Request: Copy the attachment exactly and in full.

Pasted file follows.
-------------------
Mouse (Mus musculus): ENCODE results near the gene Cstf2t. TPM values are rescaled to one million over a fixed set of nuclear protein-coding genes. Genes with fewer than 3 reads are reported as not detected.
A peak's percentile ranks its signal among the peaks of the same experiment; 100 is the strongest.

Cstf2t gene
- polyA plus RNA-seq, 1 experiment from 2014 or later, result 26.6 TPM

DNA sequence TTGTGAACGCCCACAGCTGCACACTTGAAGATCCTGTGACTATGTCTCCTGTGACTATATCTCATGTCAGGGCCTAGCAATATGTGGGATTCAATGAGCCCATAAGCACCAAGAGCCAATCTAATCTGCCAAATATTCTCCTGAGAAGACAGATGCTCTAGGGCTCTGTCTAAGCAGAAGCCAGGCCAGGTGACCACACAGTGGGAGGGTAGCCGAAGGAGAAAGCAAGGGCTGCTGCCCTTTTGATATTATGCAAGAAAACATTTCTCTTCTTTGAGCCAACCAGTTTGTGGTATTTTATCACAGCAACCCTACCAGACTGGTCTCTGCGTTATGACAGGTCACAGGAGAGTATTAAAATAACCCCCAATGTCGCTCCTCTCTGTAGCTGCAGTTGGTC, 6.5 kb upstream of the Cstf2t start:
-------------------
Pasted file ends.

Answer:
Mouse (Mus musculus): ENCODE results near the gene Cstf2t. TPM values are rescaled to one million over a fixed set of nuclear protein-coding genes. Genes with fewer than 3 reads are reported as not detected.
A peak's percentile ranks its signal among the peaks of the same experiment; 100 is the strongest.

Cstf2t gene
- polyA plus RNA-seq, 1 experiment from 2014 or later, result 26.6 TPM

DNA sequence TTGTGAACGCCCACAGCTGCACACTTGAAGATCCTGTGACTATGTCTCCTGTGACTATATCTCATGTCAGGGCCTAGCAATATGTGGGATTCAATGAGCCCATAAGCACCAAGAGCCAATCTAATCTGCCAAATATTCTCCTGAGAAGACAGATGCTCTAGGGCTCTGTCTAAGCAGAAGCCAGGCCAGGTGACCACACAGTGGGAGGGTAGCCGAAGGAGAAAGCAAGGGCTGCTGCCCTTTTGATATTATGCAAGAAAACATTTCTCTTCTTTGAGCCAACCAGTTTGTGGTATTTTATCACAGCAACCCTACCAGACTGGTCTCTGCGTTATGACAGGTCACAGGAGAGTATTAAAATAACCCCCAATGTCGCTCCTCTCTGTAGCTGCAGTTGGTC, 6.5 kb upstream of the Cstf2t start: